“Then he said to them, ‘My soul is overwhelmed with sorrow to the point of death. Stay here and keep watch with me.’” Mathew 26: 38
Jesus here was subject to the mental agony of his approaching crucifixion. He found Himself in Gethsemane in the company of His closest companions – Peter, James and John. The sins of those He would die for created a chasm between Him and His Father and appeared to keep Him at bay out of His Father’s presence. The laid sins upon Him caused a great amount of inward distress that shattered His heart.
Overwhelmed by emotions, Jesus moved beyond His disciples and spoke to His Father about the terrible agony He faced not for His sins but for the sins of the world. Let that sink in – Christ bore the weight of sin for all who populated the world. He was not bearing His own sins but the sins of the world.
While in prayer, Christ uttered to His Father, “My Father, if it is possible, do not give me this cup of suffering. But do what you want, not what I want.” Matthew 26:39. He negotiated with the Father to escape his intense emotions but Christ was to experience one hundredfold what we feel when we are faced with the true heavy, dark and guilt-laced nature of our own sins, just to save us from our sins.
After prayer, Jesus went back to His disciples to gain some sort of relief and found them sleeping. He woke them with the telling question, “Simon, why are you sleeping? You could not stay awake with me for one hour?” The disciples couldn’t even stay awake with Jesus for one hour in his greatest time of need of support and comfort. Sometimes even the best and closest of friends with their best efforts cannot offer us the comfort only our Heavenly Father can or truly understand the support we need of them.
Thankfully, what friends could not give, God the Father gave: An angel specially sent from heaven came down and directed Christ’s head upward for Him to gain a glimpse of His victory over death and the devil. It was only then that a heavenly peace flowed through Jesus, reminding Him of His purpose, comforting Him for the moment.
This gift of peace and purpose outweighed the torturous sorrow experienced in Gethsemane.
Jeremiah too was overwhelmed with sorrow. Naturally sensitive and melancholic in nature, he desired to live a quiet life above the sin of his nation. However, God had another plan. Jeremiah was called to deliver a radical message to usher his nation back into authentic worship of the true God.
He was fiercely opposed, cruelly mocked and wickedly targeted. Still, Jeremiah was so overwhelmed with concern, care and compassion that he cried out: “O that my head were waters, and mine eyes a fountain of tears,” he mourned, “that I might weep day and night for the slain of the daughter of my people! O that I had in the wilderness a lodging place of wayfaring men; that I might leave my people, and go from them.” Jeremiah 9:1, 2.
While his quiet obedience led him to deliver the message of God to a stubborn people, his sensitive soul cried for the wreckage of sin he witnessed among his people.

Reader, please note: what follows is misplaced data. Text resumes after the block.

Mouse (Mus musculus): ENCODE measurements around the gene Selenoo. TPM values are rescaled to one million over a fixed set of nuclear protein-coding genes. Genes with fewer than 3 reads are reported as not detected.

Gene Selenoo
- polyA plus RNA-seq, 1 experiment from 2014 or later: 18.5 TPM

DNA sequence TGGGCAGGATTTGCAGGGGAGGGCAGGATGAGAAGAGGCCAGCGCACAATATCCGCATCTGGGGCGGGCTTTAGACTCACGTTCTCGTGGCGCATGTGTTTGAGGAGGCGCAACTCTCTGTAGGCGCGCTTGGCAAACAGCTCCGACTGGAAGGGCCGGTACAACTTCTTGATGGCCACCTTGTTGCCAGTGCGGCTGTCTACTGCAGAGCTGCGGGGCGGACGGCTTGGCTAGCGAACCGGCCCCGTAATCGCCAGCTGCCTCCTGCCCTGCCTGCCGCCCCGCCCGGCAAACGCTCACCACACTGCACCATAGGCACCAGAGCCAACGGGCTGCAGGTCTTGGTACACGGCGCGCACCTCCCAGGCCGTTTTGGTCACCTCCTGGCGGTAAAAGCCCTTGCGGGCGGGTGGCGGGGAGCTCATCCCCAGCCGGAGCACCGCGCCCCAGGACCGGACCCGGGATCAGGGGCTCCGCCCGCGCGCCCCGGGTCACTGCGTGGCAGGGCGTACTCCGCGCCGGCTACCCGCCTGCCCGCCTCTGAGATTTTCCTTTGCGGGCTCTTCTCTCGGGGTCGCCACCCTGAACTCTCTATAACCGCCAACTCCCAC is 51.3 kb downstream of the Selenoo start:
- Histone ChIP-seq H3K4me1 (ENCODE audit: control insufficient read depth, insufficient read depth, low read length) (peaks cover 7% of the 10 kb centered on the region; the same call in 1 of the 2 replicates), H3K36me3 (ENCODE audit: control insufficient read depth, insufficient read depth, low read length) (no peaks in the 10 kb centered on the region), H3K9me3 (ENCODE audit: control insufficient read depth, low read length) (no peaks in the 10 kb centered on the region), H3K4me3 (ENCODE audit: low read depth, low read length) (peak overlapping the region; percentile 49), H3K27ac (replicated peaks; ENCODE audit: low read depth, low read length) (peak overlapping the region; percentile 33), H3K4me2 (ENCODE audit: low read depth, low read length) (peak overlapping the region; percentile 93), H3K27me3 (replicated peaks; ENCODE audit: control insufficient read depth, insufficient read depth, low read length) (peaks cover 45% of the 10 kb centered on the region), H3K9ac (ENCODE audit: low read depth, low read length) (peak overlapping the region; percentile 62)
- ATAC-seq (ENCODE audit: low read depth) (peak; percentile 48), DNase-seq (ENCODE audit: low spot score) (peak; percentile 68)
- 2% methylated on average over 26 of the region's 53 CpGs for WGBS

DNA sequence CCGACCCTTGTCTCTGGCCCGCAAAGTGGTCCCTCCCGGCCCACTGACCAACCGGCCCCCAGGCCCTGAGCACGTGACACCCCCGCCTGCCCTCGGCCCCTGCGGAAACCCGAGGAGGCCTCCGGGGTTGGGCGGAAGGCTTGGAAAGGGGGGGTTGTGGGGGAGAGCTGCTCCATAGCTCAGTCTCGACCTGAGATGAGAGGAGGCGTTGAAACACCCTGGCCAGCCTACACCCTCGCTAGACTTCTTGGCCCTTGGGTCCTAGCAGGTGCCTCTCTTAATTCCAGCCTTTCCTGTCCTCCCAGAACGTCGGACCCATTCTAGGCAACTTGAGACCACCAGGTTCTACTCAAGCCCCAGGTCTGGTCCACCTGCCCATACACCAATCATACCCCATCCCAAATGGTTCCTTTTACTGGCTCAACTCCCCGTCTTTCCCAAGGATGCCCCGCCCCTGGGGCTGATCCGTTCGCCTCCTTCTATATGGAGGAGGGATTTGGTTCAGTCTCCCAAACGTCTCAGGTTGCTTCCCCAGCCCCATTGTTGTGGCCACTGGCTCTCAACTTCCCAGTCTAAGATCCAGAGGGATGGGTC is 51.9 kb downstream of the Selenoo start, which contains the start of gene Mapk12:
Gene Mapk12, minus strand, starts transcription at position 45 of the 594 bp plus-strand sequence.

Even when he could not regulate his own emotions, Jeremiah remained committed to God’s will. Even when his emotions got the best of him, God provided Jeremiah with strength and a song of praise: “The Lord is with me as a mighty terrible One,” he declared in faith; “therefore my persecutors shall stumble, and they shall not prevail: they shall be really ashamed; for they shall not prosper: their everlasting confusion shall never be forgotten.” “Sing unto the Lord, praise ye the Lord: for He hath delivered the soul of the poor from the hand of evildoers.” Jeremiah 20:11, 13.
Jeremiah’s gift of strength and praise outweighed the gloom that threatened to control his heart.
What has your emotions in a knot today? Perhaps you are burdened by what is happening around you like Jeremiah or by what you are tasked to do like Jesus? Or maybe your heavy set emotions are stirring a terrible war within your mind and heart, threatening to control your actions?
Pause and identify the emotions. Do not be afraid of them for they are mere indicators of your need for God’s gift of peace and strength.
Cry out to God for comfort and direction in a genuine way.
Exercise your power of choice – Choose not to let disappointment steal your thankful spirit; for, God provides a barrelful of blessings for every pint of disappointment. Choose not to allow dissatisfaction to rob you of enjoying the richness of the moment you are in. Choose to harness your emotions and channel them into working for you, rather than against you.
Choose to allow God to take charge of your emotions as He did for Jeremiah and Jesus when they faced very real emotionally-draining and trying times.
Prayer: Lord, take charge of my emotions. Allow them to lead me closer to you. Give me the peace you offered your Son at Gethsemane and the strength you offered Jeremiah on his assignment of being a Prophet to a rebellious nation.
Scripture of the Week: It is of the Lord’s mercies that we are not consumed, because His compassions fail not. They are new every morning: great is Thy faithfulness. The Lord is my portion, saith my soul; therefore will I hope in Him. The Lord is good unto them that wait for Him, to the soul that seeketh Him. It is good that a man should both hope and quietly wait for the salvation of the Lord.” Lamentations 3: 22-26.
Love, peace and blessings,
© 2015, Dentrecia Blanchette